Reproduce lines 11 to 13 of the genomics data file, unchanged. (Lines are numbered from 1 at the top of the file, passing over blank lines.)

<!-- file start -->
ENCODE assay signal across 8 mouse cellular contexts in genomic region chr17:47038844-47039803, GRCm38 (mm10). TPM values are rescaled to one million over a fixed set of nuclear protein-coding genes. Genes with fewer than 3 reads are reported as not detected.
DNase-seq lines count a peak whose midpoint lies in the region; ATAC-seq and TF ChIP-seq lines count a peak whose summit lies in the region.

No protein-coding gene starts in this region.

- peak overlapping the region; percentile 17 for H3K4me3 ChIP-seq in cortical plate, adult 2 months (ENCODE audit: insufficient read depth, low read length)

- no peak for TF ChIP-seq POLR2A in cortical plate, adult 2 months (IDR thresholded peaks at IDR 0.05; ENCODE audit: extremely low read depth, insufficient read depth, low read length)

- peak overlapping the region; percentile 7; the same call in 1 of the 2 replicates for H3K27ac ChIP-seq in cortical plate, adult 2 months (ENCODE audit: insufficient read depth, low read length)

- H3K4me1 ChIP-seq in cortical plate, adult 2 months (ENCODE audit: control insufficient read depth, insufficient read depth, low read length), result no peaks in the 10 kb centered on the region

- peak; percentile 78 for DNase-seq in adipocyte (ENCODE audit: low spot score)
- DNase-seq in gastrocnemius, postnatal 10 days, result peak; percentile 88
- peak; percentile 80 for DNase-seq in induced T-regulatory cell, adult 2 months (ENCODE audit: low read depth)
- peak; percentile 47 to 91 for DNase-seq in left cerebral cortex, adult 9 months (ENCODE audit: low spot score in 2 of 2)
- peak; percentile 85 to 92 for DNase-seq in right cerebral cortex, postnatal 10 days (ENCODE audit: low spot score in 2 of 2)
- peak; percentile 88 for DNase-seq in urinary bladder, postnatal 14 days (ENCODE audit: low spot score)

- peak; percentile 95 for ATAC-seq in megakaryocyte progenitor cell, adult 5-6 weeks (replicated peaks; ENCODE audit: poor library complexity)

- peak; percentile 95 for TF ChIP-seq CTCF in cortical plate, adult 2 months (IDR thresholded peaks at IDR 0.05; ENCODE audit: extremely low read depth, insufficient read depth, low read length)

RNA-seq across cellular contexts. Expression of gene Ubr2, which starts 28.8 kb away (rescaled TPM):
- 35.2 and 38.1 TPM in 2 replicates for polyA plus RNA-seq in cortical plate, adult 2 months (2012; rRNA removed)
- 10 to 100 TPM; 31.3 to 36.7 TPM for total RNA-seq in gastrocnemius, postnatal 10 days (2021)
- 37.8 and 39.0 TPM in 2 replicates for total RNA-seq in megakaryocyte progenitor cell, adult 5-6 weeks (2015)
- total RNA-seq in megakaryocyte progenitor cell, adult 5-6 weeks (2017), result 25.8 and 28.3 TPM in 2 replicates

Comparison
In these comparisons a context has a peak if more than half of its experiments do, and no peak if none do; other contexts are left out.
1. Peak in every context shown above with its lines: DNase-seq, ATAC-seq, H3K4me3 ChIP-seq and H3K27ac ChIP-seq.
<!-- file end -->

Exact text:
- peak; percentile 47 to 91 for DNase-seq in left cerebral cortex, adult 9 months (ENCODE audit: low spot score in 2 of 2)
- peak; percentile 85 to 92 for DNase-seq in right cerebral cortex, postnatal 10 days (ENCODE audit: low spot score in 2 of 2)
- peak; percentile 88 for DNase-seq in urinary bladder, postnatal 14 days (ENCODE audit: low spot score)